The Things We Do For Love—Why Self-Investing Isn’t Self-Indulgence
“It’s about investing the time to explore and refine your art and finding your creative voice.” – Patrick Shipstad
When a child shows an interest in something like sports, the arts, activities, etc., a parent (usually) wants to nurture those interests to see if they develop into something their child will excel in, or at least have fun trying. That support can include sending them to camp, taking them to practice, going to their games and recitals, and buying them all the special outfits and supplies they might need. I would imagine that it takes a considerable amount of expense and sacrifice to make all that happen. But they do it because they love their kids and want them to explore all that life has to offer.
I don’t have kids. I have my photography, and like any artist’s art, it’s part of me and I love it unconditionally. So I make lots of time to nurture it and I spoil the crap out of it within my means, and with no apologies.
Since deciding that I really wanted to pursue photography, I have been relentless in educating myself in every way I can find. Photography books, DVDs, on-line tutorials, seminars, yearly web-training subscriptions… You name it, I’ve bought it, watched it a dozen times and then went out and practiced what I learned another hundred times. After all that, there is still no guarantee that I’ll ever be a “successful” photographer. Likewise, you can spend tens of thousands of dollars sending your kids to the best schools and the truth is, there is no guarantee that they will have a successful career in the field you spent all that money on. You hope that time and investment pays off, but for many, those years are more about the journey, the life lessons and finding out where they fit in. I think that applies to artists as well. It’s about investing the time to explore and refine your art and finding your creative voice and any time educating yourself or learning from experience is time well spent.
One thing is for sure—you can’t buy a great eye or technical proficiency. Certain pieces of gear can make a photographer’s life easier but no investment in gear can trump an investment in the time dedicated to honing your skills. Although the computers in our cameras and one-click filters can help us “fake it till we make it,” without really putting in the work, it’s going to be hard to grow artistically and become technically confident. Having said that, let’s face it—having good gear never hurts, and shiny new toys are fun! For many years, I’ve gotten a lot of good-natured slack from some of my photographer friends for being a gear junkie. But I’ve never simply thrown money at gear and expected that my work would magically become better. Not at all. One camera and one lens is all that’s required for magic. Everything else is just gravy and I’m just a chef adding to my spice rack.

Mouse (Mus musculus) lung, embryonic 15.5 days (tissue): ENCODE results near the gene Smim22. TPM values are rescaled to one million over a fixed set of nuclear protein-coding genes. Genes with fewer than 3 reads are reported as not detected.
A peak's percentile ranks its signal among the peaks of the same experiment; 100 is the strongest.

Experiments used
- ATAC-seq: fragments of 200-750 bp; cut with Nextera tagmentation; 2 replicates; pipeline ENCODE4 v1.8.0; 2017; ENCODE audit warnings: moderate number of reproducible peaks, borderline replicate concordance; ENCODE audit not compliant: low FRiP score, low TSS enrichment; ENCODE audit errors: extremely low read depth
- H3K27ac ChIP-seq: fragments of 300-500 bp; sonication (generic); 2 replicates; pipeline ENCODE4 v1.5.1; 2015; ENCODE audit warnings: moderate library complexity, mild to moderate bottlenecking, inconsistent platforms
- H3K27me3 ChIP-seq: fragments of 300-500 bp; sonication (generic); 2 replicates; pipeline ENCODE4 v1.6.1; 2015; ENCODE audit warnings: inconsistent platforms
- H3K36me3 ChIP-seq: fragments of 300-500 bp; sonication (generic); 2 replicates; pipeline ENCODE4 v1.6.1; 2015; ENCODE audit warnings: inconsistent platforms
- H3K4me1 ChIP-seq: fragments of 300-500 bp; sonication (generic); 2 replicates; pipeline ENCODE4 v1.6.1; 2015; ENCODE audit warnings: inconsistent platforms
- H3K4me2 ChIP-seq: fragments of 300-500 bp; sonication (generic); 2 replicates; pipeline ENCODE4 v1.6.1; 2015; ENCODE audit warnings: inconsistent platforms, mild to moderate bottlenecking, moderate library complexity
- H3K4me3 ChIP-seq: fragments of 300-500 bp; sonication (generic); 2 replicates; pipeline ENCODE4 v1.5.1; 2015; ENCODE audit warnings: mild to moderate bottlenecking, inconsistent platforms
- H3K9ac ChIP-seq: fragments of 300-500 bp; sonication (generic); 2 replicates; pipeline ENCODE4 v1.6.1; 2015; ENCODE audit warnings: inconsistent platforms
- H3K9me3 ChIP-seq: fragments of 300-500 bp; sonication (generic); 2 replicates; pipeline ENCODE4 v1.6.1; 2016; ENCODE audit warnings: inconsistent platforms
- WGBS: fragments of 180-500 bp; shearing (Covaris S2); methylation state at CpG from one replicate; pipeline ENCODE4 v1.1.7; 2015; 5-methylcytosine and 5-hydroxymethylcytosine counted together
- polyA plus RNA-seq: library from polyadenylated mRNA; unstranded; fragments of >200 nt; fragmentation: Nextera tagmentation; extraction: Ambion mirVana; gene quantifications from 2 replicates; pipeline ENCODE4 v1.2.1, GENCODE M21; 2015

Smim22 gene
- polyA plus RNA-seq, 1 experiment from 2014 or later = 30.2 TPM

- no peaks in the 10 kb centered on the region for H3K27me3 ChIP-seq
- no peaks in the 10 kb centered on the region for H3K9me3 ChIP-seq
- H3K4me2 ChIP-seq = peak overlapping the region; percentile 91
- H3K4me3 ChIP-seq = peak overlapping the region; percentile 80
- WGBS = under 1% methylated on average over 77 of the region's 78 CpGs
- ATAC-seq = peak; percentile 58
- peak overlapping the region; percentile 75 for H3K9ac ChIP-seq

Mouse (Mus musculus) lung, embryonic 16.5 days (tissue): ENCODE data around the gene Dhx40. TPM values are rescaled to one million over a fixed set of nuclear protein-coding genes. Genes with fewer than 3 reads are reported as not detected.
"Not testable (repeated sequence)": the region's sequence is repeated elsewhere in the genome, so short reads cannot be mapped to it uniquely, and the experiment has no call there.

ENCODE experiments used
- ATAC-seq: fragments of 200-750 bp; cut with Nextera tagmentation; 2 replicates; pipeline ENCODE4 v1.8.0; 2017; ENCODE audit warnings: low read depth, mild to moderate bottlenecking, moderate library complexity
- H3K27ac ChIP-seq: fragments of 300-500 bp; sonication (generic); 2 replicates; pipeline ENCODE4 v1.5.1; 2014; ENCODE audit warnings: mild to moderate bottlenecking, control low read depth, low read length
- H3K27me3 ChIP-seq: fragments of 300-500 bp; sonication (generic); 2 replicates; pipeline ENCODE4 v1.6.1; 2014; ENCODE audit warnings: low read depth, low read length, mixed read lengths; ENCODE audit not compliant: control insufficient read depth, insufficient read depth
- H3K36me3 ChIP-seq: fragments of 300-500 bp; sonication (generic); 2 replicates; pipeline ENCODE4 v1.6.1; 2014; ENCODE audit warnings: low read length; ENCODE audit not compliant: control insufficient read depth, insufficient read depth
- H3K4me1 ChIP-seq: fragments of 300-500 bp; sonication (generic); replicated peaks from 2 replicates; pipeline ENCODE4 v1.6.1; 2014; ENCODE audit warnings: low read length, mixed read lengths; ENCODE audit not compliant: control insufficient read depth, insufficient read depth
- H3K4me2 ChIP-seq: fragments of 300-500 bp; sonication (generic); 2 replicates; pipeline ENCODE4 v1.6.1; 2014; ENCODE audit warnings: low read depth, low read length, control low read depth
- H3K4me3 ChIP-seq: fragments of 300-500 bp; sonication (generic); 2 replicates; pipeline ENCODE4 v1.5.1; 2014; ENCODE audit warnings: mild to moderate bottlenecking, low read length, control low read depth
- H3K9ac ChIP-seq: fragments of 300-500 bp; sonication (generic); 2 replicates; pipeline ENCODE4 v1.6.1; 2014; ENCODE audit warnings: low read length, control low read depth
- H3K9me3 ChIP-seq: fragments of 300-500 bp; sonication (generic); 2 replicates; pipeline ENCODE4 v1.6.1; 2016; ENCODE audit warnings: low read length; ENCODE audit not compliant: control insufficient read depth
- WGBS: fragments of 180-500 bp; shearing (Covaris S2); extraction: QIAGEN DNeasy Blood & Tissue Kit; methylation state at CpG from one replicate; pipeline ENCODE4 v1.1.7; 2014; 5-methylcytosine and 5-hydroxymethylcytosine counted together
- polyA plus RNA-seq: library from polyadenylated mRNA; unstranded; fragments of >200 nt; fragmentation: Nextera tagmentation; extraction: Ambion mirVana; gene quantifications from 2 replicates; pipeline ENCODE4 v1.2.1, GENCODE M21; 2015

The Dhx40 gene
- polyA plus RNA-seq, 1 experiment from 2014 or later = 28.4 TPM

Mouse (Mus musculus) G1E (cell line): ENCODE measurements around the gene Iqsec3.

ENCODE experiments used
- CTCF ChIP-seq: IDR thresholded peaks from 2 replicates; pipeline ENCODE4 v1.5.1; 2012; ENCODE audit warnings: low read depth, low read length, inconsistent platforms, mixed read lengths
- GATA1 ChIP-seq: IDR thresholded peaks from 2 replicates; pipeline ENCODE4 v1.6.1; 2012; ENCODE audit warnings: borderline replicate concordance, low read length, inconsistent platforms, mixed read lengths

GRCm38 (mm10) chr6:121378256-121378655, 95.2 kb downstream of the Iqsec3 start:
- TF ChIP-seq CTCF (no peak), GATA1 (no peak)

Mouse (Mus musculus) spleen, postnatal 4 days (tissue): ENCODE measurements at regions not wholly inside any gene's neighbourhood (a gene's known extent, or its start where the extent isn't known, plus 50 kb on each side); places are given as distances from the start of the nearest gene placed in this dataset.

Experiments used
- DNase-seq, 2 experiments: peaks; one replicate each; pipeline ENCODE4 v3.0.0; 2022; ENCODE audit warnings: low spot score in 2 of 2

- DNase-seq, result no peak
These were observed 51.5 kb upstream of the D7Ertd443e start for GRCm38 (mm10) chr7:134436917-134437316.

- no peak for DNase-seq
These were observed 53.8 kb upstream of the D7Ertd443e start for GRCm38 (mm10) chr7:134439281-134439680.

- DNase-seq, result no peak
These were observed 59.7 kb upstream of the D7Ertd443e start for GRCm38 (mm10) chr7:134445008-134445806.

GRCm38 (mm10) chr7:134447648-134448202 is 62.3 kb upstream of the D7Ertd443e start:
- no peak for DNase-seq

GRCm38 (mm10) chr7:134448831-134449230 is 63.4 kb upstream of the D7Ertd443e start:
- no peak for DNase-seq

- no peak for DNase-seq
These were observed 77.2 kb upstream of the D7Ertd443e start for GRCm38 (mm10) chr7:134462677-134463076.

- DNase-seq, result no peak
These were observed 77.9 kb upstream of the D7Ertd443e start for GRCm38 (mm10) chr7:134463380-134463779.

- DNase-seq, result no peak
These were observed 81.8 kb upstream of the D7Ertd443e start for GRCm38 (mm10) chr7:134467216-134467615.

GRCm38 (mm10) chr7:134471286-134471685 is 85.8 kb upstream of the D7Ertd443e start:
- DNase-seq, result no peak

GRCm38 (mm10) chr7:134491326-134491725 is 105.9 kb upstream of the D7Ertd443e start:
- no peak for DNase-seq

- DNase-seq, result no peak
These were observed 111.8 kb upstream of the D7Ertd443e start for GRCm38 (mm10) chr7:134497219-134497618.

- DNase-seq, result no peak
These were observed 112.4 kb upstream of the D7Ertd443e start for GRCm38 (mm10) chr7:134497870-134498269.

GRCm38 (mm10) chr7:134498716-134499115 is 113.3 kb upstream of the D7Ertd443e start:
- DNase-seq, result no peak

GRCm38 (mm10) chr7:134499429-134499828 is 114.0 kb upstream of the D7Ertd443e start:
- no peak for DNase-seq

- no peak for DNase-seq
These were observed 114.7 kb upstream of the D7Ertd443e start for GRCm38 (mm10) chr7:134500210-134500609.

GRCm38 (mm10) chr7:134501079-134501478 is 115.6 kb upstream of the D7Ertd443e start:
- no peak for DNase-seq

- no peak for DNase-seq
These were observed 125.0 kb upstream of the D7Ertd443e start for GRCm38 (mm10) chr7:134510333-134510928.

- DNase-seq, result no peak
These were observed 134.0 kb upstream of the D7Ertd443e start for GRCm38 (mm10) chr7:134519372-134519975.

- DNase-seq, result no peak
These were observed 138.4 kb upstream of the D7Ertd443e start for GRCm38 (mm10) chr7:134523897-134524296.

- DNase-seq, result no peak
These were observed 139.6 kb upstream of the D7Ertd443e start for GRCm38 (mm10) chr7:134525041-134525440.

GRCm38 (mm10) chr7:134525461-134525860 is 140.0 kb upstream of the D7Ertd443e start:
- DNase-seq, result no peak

If I have a curiosity about a photo process or a certain piece of equipment, I’ll take the time to research it ad nauseam and see if it’s something that might work for me. All that is required for me to justify an investment in education or gear is to explore new creative or technical options, to improve on the process or to simply learn anything I can put into practice.
And again I ask you: Do you have any idea how much money it costs to get one kid outfitted to play a season of hockey? Between the gear, league dues, the cost of ice time, etc. it can be literally thousands of dollars (and a lot of your time), simply because they wanted to try it. So why can’t someone invest just as much in their art, even if it’s just to try something new, without being labeled self-indulgent? Investing in yourself (especially time), is a gift to yourself. You don’t have to aspire to be the world’s greatest photographer; if the process simply makes you happy, then go ahead and feel good about giving it everything you can.
Even though I’m relatively happy with the progressions I’ve seen in my work over the years, I’m still nowhere near the photographer I want to be. I don’t know if I ever will be and that’s fine, because I really am enjoying the journey. When you think you’ve reached your destination, there is less motivation to explore and move forward—and I really hope I never stop moving forward. If I never made a dime on my photography, I would still give everything I could to it. It simply feeds my soul to the core, and so I will happily continue to spoil and nurture what I consider to be my child… my art.
About the author
Patrick Shipstad is a photographer living in Los Angeles. In addition appearing on Faded & Blurred, his articles and work have been featured on Fundy Software, Lensbaby and DIYPhotography and in Dark Beauty Magazine. All images © Patrick Shipstad and used with permission.